I make no such claim. And you should know better than to attribute massive generalizations to someone who isn't making them. My point is that someone who is going to make a claim about constitutionality should research their point before they make it. Don't just spout "I think it means this". Find out what it actually means. And if you're going to say "it should mean this", have some proof to back it up. Don't just rely on a hyperbolic assertion that "the founders meant this, not that", or just an opinion. Expert knowledge is not required. A scholarly effort is.
    Yes you did...

    A lot of what's been said in this thread has been people making claims about constitutional law that are just plain false, and their justification is a few cherry picked points, without the greater context of two hundred years of jurisprudence about constitutional law, and an estimated eight thousand supreme court cases that dealt with a constitutional issue. - Paschendale

    Quote Originally Posted by Paschendale View Post
    The rest of your assertions, about taxation and spending, that's a perfect example. Such things are ENTIRELY within the scope of congress' enumerated powers. Article 1, Section 8, Clause 1. The only pertinent limitation on taxation is that it must be uniform, and congress can spend however they want to provide for the general welfare of the United States. That's what the text says. There are, of course, numerous limitations that have been held in various supreme court cases. If you want to claim that one of them supports your position, go ahead. But you have to do the research and find them first. Otherwise you're just blowing hot air.
    Don't have to post anything as it is an excellent example.
    Quote Originally Posted by Moot View Post
    Benjii likes the protests...he'd be largely irrelevant without them. So he needs to speak where he knows there will be protests against him and that makes him responsible for the protests.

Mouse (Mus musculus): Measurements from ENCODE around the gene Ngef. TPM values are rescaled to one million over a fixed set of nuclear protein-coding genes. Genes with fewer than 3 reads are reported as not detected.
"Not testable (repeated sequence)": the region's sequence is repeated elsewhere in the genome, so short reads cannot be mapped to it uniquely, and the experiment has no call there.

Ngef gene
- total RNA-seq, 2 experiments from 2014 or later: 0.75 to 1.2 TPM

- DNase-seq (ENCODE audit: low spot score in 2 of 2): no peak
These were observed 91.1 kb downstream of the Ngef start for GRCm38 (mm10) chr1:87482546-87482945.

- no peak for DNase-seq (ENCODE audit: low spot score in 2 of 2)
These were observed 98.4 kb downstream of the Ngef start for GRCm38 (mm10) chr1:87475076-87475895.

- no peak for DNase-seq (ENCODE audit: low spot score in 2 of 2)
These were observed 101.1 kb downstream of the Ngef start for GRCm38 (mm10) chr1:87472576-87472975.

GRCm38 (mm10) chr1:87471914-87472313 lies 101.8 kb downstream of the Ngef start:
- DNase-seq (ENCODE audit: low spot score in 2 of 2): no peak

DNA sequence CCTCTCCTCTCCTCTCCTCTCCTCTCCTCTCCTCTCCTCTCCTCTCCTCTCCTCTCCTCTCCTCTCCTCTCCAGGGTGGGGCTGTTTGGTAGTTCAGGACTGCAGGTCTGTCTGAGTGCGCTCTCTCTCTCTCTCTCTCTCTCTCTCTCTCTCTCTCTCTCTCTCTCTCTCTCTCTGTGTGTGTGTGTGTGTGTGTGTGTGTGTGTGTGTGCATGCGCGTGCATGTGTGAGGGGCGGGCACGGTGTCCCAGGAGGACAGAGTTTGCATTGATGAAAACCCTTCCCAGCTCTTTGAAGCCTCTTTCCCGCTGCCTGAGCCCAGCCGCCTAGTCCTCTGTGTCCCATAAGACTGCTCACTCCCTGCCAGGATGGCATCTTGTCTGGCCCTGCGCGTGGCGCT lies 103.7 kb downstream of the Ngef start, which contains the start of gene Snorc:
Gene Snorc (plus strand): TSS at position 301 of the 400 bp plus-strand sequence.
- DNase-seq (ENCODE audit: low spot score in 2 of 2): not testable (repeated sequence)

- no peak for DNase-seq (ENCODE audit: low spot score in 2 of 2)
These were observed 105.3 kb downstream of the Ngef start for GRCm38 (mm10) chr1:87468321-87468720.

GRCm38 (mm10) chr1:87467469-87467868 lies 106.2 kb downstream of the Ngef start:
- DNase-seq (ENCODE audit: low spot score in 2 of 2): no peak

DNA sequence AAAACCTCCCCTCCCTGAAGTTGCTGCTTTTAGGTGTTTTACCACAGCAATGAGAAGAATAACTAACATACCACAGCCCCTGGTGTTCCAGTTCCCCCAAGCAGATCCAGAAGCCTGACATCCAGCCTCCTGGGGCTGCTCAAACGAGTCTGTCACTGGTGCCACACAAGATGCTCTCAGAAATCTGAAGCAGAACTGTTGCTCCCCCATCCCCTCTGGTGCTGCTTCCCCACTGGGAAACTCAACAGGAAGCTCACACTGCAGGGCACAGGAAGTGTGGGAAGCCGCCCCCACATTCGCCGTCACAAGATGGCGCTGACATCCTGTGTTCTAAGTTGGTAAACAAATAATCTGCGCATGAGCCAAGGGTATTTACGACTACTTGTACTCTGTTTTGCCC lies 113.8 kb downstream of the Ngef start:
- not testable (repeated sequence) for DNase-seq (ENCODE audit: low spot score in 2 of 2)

Quote Originally Posted by Absentglare View Post
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  3. #163
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    Re: Are you a Literal Constitutionalist?

    ... but blackdog, he believed that anything not specifically written there cannot be executed by the federal government. It's not a breach of his own philosophy. It was a breach of the constitution to him. That's how he felt about it. If you are against gun control because you think it's not constitutional, if I became a senator and proposed a bill to ban all guns, and it passed, to you that's not a breach of your philosophy, it's a breech of the document. (note I am anti gun control, that's just an example)

    On an unrelated note, not directed at blackdog but some others in the early pages of this thread, I can't ****ing stand people who say the constitution is violated, but don't know what anything other than the 1st, 2nd, and part of the 5th that allows them to say "I plead the fifth" is. What's the elastic clause? No clue, but Obama sure is shredding up that there document written by John Hancovk in 1776!

  4. #164
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    Re: Are you a Literal Constitutionalist?

    Quote Originally Posted by irviding View Post
    ... but blackdog, he believed that anything not specifically written there cannot be executed by the federal government. It's not a breach of his own philosophy. It was a breach of the constitution to him. That's how he felt about it. If you are against gun control because you think it's not constitutional, if I became a senator and proposed a bill to ban all guns, and it passed, to you that's not a breach of your philosophy, it's a breech of the document. (note I am anti gun control, that's just an example)

    On an unrelated note, not directed at blackdog but some others in the early pages of this thread, I can't ****ing stand people who say the constitution is violated, but don't know what anything other than the 1st, 2nd, and part of the 5th that allows them to say "I plead the fifth" is. What's the elastic clause? No clue, but Obama sure is shredding up that there document written by John Hancovk in 1776!
    Thomas Jefferson as much as I like his thoughts was not someone who wrote or even helped write the Constitution. His idea's were part of it, but how he viewed it personally is of no real consequence as far as the law goes. Obviously he did not think enough of his own philosophy to circumvent what is not enumerated in the Constitution. So no matter how he felt about it, he set a dangerous precedent that we are still seeing to this day. I absolutely disagree with what he did, should not have been done.

    Well I disagree with your example. A bill to ban all guns would be unconstitutional because it would infringe on our 2nd amendment rights, not because it is not enumerated.

    I see what you are saying, I just do not agree.
    Last edited by Black Dog; 12-12-11 at 03:58 AM.
    Quote Originally Posted by Moot View Post
    Benjii likes the protests...he'd be largely irrelevant without them. So he needs to speak where he knows there will be protests against him and that makes him responsible for the protests.